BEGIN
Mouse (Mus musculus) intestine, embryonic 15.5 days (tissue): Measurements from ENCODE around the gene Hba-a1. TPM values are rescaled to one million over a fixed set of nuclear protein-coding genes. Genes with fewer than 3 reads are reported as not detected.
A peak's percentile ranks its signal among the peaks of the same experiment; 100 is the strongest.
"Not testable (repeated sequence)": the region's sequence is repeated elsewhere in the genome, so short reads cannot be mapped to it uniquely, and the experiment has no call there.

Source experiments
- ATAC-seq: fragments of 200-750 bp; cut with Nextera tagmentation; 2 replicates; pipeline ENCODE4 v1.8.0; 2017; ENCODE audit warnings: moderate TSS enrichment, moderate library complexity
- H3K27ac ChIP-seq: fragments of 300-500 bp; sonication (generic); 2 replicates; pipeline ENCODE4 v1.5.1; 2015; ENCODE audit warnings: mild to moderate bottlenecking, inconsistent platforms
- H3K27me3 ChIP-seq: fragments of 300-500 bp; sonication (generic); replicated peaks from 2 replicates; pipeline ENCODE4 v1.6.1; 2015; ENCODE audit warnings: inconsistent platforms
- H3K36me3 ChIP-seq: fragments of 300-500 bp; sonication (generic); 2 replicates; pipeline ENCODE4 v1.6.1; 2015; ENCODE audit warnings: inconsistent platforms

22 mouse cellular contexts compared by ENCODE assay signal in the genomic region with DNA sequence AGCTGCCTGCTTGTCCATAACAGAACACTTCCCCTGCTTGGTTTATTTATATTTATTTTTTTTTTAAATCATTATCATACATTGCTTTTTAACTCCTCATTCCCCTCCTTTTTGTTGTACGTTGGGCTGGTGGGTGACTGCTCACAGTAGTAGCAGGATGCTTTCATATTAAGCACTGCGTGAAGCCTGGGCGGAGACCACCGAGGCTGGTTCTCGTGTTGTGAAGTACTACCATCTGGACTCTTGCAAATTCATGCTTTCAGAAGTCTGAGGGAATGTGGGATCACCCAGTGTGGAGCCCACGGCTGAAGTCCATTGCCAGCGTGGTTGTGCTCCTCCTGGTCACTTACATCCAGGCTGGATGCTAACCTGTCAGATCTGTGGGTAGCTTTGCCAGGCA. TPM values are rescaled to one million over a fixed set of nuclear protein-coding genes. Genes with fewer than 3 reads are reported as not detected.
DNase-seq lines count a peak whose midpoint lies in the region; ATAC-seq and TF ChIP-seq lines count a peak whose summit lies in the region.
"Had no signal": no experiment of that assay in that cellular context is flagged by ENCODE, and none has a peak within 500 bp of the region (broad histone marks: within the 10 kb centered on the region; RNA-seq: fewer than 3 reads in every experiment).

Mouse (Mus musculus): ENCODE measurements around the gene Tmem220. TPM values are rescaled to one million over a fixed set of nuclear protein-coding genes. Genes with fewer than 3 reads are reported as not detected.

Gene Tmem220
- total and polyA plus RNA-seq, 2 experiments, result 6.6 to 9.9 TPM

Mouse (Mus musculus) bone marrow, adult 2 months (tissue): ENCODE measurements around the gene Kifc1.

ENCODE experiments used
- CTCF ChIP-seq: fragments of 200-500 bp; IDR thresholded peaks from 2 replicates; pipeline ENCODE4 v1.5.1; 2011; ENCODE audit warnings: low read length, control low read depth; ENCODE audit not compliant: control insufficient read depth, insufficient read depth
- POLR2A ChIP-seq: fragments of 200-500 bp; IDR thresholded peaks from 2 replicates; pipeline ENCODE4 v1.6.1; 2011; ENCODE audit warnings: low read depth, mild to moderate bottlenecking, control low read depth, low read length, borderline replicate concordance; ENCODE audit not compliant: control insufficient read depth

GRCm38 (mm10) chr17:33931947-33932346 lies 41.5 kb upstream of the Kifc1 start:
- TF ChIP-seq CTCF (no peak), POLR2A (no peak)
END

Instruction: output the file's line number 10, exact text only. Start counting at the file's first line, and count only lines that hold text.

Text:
DNase-seq lines count a peak whose midpoint lies in the region; ATAC-seq and TF ChIP-seq lines count a peak whose summit lies in the region.